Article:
What Is the State of Media Today?
The state of media today is a matter of opinion for some, though a recent report from Vocus shows a picture of ongoing decline. Particularly in the traditional media sector, the state of media is looking rather grim. The continued loss of jobs in television, radio and print media paints a dire picture of the evolution still required from the aging industries. Yet the online media sector is often looked at with gleaming hope, pushing the digital wave as a rescue mission for the established ways of media consumption.
The argument around traditional versus new media has been going on for a few years now–consumer demands are moving a great deal of activity to digital formats, giving options for instant gratification when it comes to when, where and how we enjoy our media content. The result is a startling continuation of what traditional media has anticipated for a while now. Vocus’ report shows a slowing industry that’s undergoing a major transition right now.
293 newspapers have folded in the past year, with nearly 100 of those being shut down in the first quarter of 2009. 600 staffers found themselves without a job across top publications. The radio industry found itself in an even tougher situation, with 10,000 jobs lost. Over 100 television stations across the U.S. went bankrupt, largely affected by their parent companies filing Chapter 11.
The domino affect this had had on the media industry has pushed a great deal more professionals into the online sector, with Internet-based publications taking the helm towards new ways of thinking. Those displaced employees of various publications and stations have found themselves shifting to a new industry all together or taking up the profession of blogging and similar jobs in order to remain in their familiar line of work.
Once considered a marginal aspect of the content creation wheel, some online publications are still increasing in readership. The ability to deliver news quickly to a large number of people has transformed social media into a broadcasting hub of communication. The necessity for traditional media to adopt the practices of online publications has helped to validate the industry overall.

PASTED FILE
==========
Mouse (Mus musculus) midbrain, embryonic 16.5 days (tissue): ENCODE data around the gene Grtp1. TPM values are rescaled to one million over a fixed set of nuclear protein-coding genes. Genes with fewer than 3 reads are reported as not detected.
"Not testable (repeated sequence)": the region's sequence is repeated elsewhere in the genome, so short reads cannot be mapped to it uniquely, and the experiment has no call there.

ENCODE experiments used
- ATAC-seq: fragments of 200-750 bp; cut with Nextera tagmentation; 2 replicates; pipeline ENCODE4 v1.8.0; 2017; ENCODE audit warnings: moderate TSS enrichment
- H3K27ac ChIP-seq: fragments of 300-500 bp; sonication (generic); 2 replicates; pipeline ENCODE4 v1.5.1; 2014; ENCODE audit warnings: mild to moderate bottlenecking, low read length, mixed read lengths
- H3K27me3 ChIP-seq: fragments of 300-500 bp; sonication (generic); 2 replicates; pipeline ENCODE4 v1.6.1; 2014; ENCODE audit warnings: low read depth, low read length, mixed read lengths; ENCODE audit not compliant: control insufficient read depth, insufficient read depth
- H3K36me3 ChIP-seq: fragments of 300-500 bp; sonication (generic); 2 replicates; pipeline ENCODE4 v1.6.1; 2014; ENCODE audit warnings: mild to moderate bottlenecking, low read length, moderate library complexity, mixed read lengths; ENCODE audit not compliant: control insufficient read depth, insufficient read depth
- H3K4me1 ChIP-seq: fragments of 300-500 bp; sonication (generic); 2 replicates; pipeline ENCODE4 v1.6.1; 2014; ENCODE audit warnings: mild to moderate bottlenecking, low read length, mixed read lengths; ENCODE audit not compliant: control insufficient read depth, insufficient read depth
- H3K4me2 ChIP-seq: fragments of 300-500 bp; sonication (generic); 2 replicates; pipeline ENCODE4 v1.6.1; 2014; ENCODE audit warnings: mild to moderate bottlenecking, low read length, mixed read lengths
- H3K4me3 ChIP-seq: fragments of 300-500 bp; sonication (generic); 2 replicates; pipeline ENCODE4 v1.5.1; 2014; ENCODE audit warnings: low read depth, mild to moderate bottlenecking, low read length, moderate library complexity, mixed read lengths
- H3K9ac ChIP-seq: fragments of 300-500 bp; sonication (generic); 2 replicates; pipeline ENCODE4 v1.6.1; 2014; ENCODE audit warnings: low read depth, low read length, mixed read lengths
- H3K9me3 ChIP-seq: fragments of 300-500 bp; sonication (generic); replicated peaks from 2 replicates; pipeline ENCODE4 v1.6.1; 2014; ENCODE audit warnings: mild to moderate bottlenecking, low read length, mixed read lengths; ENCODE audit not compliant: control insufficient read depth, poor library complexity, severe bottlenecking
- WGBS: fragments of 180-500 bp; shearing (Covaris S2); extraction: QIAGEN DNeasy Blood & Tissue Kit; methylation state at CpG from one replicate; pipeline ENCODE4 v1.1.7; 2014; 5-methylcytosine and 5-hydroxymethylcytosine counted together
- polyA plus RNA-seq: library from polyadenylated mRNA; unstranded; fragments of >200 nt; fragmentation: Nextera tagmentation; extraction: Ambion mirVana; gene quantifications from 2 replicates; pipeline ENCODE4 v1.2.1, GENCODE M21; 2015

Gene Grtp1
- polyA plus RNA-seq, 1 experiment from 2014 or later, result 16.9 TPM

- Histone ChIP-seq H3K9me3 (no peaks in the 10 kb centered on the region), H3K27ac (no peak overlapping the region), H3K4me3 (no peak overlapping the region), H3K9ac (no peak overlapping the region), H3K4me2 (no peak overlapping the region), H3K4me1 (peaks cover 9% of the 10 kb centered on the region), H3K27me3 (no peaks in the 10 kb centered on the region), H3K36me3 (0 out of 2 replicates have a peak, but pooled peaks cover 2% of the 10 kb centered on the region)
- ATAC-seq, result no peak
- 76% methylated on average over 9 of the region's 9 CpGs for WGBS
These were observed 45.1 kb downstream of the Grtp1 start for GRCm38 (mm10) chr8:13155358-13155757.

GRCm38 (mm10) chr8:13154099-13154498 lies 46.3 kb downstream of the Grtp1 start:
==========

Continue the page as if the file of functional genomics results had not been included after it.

What Vocus goes on to note is the organizational factors that have had to be accounted for with all the changes being made to traditional media sectors. With job cuts, remaining employees are finding themselves with additional tasks and little or no pay increases for their heavier work loads. This is a common trait for bloggers, which have had to wear multiple hats in order to succeed with their online publications.
This mimicked behavior further indicates that the traditional media sector will continue to have to take on the methods used by online media outlets for their future survival, even if that means applying these tactics to their traditional distribution and marketing channels.
Speaking of marketing, Vocus also notes the way in which the declining media industry has affected other related industries. The advertising industry has also had to change its tune, given the changes both traditional and new media sectors have witnessed in recent years. Google, which had launched multiple initiatives to revolutionize the ad-based monetization of television, radio and print media, has abandoned all but its television advertising project, with 2010 marking a necessary trial period for TV ads.
On the upside, new media is looking more promising than ever. While a poor economy has catalyzed the depressing state of traditional media for 2009, several industries were forced to cut budgets and find more creative ways in which to build their brands. Online advertising and marketing campaigns that were associated with social media have helped to create a continuous opportunity for the traditional media sector to explore the digital era, with successful campaigns bringing promise to online publications.
This still doesn’t product a one-size-fits-all solution for the media industry, traditional or otherwise. Vocus also notes the decline in online magazine success as well. While the reasons behind this particular drop are not identified in the Vocus report, it could be indicative of a still-settling industry that took too quickly to the promise of the web, e-book readers and other new trends.
The monetization of online publications, while more encouraging than that of the traditional media arena, still has a long way to go. The exploratory state of new media in particular is undergoing rapid changes as it tests new trends in marketing, delivery methods and direct communications with consumers.
In all, we’re still witnessing the merging of traditional and new media, which is a long process that has been taking place for years. Finding optimal ways of monetizing new media is something that will have to be ultimately justified by the corporate (often synonymous with traditional) aspects of the media industries, as these are the entities that are positioned to make new trends more profitable. Once this monetization occurs, we’ll be able to see more dedicated efforts towards developing an effective structure for media consumption for media new and old.
image credit: State of the Fourth Estate